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Detection of GNAS mutations in intramuscular / cellular myxomas as diagnostic tool in the classification of myxoid soft tissue tumors

Overview of attention for article published in Diagnostic Pathology, August 2018
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Citations

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Title
Detection of GNAS mutations in intramuscular / cellular myxomas as diagnostic tool in the classification of myxoid soft tissue tumors
Published in
Diagnostic Pathology, August 2018
DOI 10.1186/s13000-018-0734-8
Pubmed ID
Authors

Sandra Sunitsch, Magdalena Maria Gilg, Karl Kashofer, Franz Gollowitsch, Andreas Leithner, Bernadette Liegl-Atzwanger

Abstract

Intramuscular / cellular myxomas and low-grade myxofibrosarcomas are two different tumor entities with a significant histological overlap, especially if dealing with small biopsies. Despite the morphological similarities, they differ considerably in their biological behaviour. Intramuscular / cellular myxoma rarely shows signs of recurrence and never metastasizes, in contrast to myxofibrosarcoma that tends to recur more aggressively and to metastasize haematologically. Therefore, it is of great importance to distinguish these lesions - evaluation of GNAS mutation status could be of tremendous help. We reviewed 13 cases with intramuscular / cellular myxomas. The 13 cases included 5 men and 8 women, aged from 33 to 71 years (mean age 55.5 years). Immunohistochemistry was performed as well as next generation sequencing. Ten cases were located in the lower extremities and three cases were located in the upper extremities. Two lesions were initially misdiagnosed as a low-grade myxofibrosarcoma. Performing next generation sequencing 12 out of 13 specimens showed a GNAS mutation. Our findings demonstrate that GNAS mutations are more common in intramuscular / cellular myxomas, than had been reported in literature in the past. Next generation sequencing for determining GNAS mutation status on small biopsies or diagnostically challenging cases facilitates the diagnosis of intramuscular / cellular myxoma and separates this tumor entity from its mimics.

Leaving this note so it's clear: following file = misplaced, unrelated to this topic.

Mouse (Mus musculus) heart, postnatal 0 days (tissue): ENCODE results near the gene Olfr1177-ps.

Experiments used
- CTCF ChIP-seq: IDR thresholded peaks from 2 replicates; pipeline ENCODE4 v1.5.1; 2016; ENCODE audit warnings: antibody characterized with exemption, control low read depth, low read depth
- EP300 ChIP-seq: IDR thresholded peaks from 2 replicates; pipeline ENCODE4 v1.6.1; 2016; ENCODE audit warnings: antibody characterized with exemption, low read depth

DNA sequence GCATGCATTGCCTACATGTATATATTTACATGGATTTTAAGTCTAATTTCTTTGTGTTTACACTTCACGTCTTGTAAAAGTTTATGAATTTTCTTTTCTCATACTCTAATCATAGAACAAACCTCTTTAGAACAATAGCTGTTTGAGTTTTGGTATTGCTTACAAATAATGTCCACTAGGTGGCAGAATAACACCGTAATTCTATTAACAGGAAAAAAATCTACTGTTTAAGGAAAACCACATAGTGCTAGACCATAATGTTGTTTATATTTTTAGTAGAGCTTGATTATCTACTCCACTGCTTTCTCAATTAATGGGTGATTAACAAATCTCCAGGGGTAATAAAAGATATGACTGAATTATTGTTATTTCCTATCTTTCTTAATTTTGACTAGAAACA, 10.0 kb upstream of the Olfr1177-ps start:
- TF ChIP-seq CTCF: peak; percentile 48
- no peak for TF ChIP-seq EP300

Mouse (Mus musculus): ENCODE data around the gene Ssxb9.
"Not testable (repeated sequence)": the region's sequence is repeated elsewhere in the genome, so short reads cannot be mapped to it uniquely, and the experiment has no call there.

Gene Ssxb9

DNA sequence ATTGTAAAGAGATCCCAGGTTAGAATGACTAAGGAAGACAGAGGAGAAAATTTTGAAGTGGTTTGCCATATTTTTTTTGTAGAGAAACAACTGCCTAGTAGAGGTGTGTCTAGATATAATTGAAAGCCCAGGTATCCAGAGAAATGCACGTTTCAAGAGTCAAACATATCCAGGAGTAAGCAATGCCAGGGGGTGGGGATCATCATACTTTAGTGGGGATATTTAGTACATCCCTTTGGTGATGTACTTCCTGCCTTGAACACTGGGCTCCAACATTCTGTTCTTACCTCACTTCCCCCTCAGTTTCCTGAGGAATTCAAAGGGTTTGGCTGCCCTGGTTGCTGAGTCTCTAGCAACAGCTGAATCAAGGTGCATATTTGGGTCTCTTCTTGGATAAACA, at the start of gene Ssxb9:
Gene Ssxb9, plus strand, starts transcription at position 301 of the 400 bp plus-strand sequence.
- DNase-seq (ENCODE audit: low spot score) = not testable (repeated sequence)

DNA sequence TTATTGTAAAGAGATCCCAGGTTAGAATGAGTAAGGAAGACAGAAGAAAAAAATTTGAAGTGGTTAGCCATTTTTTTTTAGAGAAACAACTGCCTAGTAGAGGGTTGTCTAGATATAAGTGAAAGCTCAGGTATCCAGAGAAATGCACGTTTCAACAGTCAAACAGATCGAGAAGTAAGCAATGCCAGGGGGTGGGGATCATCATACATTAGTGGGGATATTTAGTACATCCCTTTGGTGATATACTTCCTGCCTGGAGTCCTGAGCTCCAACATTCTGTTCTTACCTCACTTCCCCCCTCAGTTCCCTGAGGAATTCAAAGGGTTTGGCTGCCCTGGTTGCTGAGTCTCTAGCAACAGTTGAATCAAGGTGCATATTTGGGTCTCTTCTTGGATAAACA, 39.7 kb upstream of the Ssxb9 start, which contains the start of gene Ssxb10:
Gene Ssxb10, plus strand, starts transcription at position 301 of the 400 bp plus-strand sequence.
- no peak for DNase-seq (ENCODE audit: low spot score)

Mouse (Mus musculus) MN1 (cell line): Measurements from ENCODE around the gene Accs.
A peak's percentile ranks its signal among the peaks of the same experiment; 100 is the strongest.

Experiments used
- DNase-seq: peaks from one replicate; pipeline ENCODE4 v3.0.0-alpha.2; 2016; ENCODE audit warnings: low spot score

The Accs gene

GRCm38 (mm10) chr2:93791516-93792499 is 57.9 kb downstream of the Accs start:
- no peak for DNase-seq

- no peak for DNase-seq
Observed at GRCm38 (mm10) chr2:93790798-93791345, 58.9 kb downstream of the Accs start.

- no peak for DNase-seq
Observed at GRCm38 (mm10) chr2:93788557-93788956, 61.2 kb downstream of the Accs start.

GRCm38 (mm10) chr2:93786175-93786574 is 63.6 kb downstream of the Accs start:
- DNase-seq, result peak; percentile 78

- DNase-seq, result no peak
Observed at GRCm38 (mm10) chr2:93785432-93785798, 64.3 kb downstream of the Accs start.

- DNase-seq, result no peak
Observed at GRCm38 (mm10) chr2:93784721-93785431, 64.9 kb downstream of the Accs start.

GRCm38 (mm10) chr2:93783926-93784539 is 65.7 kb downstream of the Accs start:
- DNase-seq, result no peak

Twitter Demographics

The data shown below were collected from the profiles of 2 tweeters who shared this research output. Click here to find out more about how the information was compiled.

Mendeley readers

The data shown below were compiled from readership statistics for 9 Mendeley readers of this research output. Click here to see the associated Mendeley record.

Geographical breakdown

Country Count As %
Unknown 9 100%

Demographic breakdown

Readers by professional status Count As %
Other 3 33%
Student > Master 2 22%
Professor 1 11%
Lecturer 1 11%
Student > Postgraduate 1 11%
Other 0 0%
Unknown 1 11%
Readers by discipline Count As %
Medicine and Dentistry 6 67%
Unknown 3 33%

Attention Score in Context

This research output has an Altmetric Attention Score of 1. This is our high-level measure of the quality and quantity of online attention that it has received. This Attention Score, as well as the ranking and number of research outputs shown below, was calculated when the research output was last mentioned on 17 August 2018.
All research outputs
#10,209,848
of 13,384,293 outputs
Outputs from Diagnostic Pathology
#459
of 833 outputs
Outputs of similar age
#154,418
of 223,479 outputs
Outputs of similar age from Diagnostic Pathology
#3
of 6 outputs
Altmetric has tracked 13,384,293 research outputs across all sources so far. This one is in the 20th percentile – i.e., 20% of other outputs scored the same or lower than it.
So far Altmetric has tracked 833 research outputs from this source. They receive a mean Attention Score of 2.3. This one is in the 38th percentile – i.e., 38% of its peers scored the same or lower than it.
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We're also able to compare this research output to 6 others from the same source and published within six weeks on either side of this one. This one has scored higher than 3 of them.